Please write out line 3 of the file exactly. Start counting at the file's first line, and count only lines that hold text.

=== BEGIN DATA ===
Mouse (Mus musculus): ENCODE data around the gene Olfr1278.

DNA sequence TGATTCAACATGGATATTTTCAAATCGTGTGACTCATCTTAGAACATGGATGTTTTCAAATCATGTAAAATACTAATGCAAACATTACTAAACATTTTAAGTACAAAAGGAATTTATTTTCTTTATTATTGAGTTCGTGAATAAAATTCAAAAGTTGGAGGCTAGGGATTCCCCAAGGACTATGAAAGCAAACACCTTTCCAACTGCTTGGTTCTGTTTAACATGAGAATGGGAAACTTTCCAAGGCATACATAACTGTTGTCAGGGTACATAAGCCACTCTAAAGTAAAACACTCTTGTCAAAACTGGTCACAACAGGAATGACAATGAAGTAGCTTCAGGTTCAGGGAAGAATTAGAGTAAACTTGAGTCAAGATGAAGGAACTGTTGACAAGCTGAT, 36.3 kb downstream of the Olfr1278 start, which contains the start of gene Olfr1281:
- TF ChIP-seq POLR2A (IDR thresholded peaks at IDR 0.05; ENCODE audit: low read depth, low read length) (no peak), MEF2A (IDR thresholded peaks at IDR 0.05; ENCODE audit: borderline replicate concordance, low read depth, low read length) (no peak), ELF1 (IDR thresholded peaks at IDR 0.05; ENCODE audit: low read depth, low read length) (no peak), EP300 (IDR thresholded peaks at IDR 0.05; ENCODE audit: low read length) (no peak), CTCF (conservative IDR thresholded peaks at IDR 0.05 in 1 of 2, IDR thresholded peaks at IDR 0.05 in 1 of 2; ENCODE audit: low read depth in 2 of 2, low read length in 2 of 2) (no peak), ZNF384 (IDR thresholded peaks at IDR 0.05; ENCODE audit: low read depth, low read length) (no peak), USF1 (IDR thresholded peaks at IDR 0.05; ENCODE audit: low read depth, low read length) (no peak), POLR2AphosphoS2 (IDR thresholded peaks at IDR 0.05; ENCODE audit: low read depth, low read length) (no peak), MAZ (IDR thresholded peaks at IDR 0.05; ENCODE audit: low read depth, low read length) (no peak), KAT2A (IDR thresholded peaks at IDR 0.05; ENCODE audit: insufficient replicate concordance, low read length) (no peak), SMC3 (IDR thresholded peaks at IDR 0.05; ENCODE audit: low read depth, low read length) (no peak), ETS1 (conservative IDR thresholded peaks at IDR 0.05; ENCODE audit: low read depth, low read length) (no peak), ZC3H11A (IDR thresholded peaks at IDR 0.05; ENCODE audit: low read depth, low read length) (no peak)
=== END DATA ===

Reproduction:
- TF ChIP-seq POLR2A (IDR thresholded peaks at IDR 0.05; ENCODE audit: low read depth, low read length) (no peak), MEF2A (IDR thresholded peaks at IDR 0.05; ENCODE audit: borderline replicate concordance, low read depth, low read length) (no peak), ELF1 (IDR thresholded peaks at IDR 0.05; ENCODE audit: low read depth, low read length) (no peak), EP300 (IDR thresholded peaks at IDR 0.05; ENCODE audit: low read length) (no peak), CTCF (conservative IDR thresholded peaks at IDR 0.05 in 1 of 2, IDR thresholded peaks at IDR 0.05 in 1 of 2; ENCODE audit: low read depth in 2 of 2, low read length in 2 of 2) (no peak), ZNF384 (IDR thresholded peaks at IDR 0.05; ENCODE audit: low read depth, low read length) (no peak), USF1 (IDR thresholded peaks at IDR 0.05; ENCODE audit: low read depth, low read length) (no peak), POLR2AphosphoS2 (IDR thresholded peaks at IDR 0.05; ENCODE audit: low read depth, low read length) (no peak), MAZ (IDR thresholded peaks at IDR 0.05; ENCODE audit: low read depth, low read length) (no peak), KAT2A (IDR thresholded peaks at IDR 0.05; ENCODE audit: insufficient replicate concordance, low read length) (no peak), SMC3 (IDR thresholded peaks at IDR 0.05; ENCODE audit: low read depth, low read length) (no peak), ETS1 (conservative IDR thresholded peaks at IDR 0.05; ENCODE audit: low read depth, low read length) (no peak), ZC3H11A (IDR thresholded peaks at IDR 0.05; ENCODE audit: low read depth, low read length) (no peak)